Red Line: Shady Grove – Union Station
Blue Line: Springfield – Stadium/Armory
Orange Line: W. Falls Church – Stadium/Armory
Yellow Line: Gallery Place – National Airport
Green Line: Gallery Place – Navy Yard
Time ridden: You name it. I grew up here, so I can’t even begin to recapitulate it.
There aren’t a ton of places to go in D.C. and the surrounding area that you can’t get to via Metro, but it falls a bit short of the blanket coverage you see in New York. The vast majority of the service lies inside the Beltway (analogous to I-405) which has all kinds of benefits for preventing sprawl and allowing a car-free lifestyle.
Service is frequent except in the wee hours. Message boards tell you when the next train is coming, in pretty much every station.
The Red Line in Maryland follows some major arterials, rather than the nearby freeway. That isn’t the case along the Orange Line in Virginia, however. Inside the beltway, where most of the system lies, there really aren’t enough freeways to even tempt planners to route along them.
As with all third-rail systems, no pedestrian or auto is ever going to get anywhere near the track.
Revisiting this with a newly critical eye, the TOD is kind of disappointing. The city itself is really dense, which was the case before the Metro came. Although many stations are underground and therefore impossible to evaluate without stopping there, my limited experience in the Maryland and Virginia suburbs at the ends of the line is pretty disappointing. My read is that local authorities are really starting to get it, however.
For many suburbanites, driving to work is unthinkable. They’re certainly not deterred by park-and-ride fees approaching $5.00 a day, on top of a fare of as much as $4.50 each way. I don’t personally know any people that work in the city anymore, but what I gather from sources like Matt Yglesias is that in the core a car-free lifestyle is increasingly viable and popular as the city emerges from epic mismanagement a couple of decades ago.
If you are visiting DC for the traditional tourist itinerary, there’s no good reason to rent a car. Driving and parking are difficult in the main tourist areas. The Metro goes right to National Airport, and there is straightforward bus service if you must fly into Dulles or BWI.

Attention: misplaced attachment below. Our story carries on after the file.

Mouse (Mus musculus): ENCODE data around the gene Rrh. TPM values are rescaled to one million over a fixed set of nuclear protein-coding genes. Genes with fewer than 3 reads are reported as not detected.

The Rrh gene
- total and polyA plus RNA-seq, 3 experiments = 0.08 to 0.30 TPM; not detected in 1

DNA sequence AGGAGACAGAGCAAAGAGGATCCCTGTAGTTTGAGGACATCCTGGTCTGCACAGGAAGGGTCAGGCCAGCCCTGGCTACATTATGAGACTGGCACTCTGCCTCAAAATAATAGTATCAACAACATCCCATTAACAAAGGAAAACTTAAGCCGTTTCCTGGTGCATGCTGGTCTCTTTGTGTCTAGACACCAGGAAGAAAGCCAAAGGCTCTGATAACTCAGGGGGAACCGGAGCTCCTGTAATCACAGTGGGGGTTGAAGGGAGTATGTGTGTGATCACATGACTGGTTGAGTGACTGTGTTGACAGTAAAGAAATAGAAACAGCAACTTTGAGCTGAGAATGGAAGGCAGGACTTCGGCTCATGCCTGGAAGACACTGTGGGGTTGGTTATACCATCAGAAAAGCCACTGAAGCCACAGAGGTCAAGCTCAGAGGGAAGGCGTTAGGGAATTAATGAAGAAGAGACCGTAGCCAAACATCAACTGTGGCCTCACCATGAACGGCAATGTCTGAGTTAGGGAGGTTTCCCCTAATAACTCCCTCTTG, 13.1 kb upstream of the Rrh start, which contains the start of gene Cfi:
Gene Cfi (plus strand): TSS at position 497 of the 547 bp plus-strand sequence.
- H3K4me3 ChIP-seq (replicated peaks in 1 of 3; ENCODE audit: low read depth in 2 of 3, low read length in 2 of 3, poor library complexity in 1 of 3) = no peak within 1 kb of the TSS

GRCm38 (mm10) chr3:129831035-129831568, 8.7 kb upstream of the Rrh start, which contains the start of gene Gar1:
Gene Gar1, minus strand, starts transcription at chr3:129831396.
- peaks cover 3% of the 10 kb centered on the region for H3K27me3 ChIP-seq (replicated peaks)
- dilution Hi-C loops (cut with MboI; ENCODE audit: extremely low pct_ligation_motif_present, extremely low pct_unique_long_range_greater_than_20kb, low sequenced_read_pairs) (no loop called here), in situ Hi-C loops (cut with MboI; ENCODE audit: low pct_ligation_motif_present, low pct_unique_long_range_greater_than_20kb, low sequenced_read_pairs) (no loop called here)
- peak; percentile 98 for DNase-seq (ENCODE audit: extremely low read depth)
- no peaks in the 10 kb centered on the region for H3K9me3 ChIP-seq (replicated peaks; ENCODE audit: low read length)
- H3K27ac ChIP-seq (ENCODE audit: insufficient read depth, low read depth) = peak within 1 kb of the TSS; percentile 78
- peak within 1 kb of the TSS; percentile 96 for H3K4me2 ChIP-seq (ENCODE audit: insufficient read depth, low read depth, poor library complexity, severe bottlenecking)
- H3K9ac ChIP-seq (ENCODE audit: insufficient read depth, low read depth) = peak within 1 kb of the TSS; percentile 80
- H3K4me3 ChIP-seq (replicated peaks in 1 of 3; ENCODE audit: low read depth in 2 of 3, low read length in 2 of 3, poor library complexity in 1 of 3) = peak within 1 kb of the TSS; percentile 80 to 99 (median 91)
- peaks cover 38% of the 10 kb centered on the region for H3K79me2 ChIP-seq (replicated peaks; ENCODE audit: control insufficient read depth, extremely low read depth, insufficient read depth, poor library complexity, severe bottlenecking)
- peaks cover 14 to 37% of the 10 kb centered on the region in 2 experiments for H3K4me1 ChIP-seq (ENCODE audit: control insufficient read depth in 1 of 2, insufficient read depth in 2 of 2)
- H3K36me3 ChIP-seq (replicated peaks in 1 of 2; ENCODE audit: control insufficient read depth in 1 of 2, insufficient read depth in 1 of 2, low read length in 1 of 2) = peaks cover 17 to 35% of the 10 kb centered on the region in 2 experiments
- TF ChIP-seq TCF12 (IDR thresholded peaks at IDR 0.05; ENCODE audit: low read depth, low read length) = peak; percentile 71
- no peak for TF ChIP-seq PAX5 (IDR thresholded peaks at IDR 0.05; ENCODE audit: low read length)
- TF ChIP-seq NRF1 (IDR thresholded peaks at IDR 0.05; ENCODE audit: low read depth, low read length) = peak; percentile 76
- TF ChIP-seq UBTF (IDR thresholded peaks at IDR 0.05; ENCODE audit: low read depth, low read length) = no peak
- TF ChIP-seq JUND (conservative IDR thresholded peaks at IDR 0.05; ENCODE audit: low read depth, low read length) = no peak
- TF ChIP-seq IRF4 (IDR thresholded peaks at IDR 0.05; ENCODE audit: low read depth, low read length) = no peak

I happened to be in town the very day the USDOT reversed itself and gave the go-ahead to Dulles Rail. Having spent most of that trip in the Dulles Corridor, I can say that there’s tons of high-rise office space surrounded by parking. That’s a good sign, as it indicates that there’s tons of available real estate with mild zoning restrictions. Furthermore, it’s certainly interesting to see how the attitude of federal bureaucrats can change when the system is in their direct experience, while it’s “let them take buses” out here in the stix. But let’s give Virginia’s leaders credit for persevering in the face of really negative feedback.
In terms of sheer beauty, little in the transit world really comparesto a DC Metro Station. The underground architecture, while composed mainly of concrete, is roomy and appealing. Interestingly, as far as I can tell, exactly 0.0% of the capital expenditure was devoted to public art. If it were up to me, I’d encourage all transit systems to build intrinsic beauty into their architecture, rather than add some art of controversial value to each station.
I’ll finish with a brief anecdote. I attended a game at Nationals Stadium downtown, which was built half a block from the Navy Yard station. I was impressed with WMATA’s event management, with the nearest gate to the stadium being exit-only before the game and entrance-only afterwards. Additionally, there were lots of WMATA personnel around to direct the crowds in the station and make sure that every last car was packed to the gills. It was an extremely well-organized operation, especially considering the stadium had only been open for a month.
At any rate, I soon was waiting for a transfer at L’Enfant Plaza, when I overheard this conversation:
“The next train comes in eight minutes.”
Think of the implications of that conversation:
(1) The agency is able to predict with precision the next arrival.
(2) They inform riders with a simple-to-use message board.
(3) The riders are conditioned to think that 8 minutes is an unreasonable time to wait at 10 pm.
Jealous, aren’t you?
Photo courtesy of washingtontravelcast.com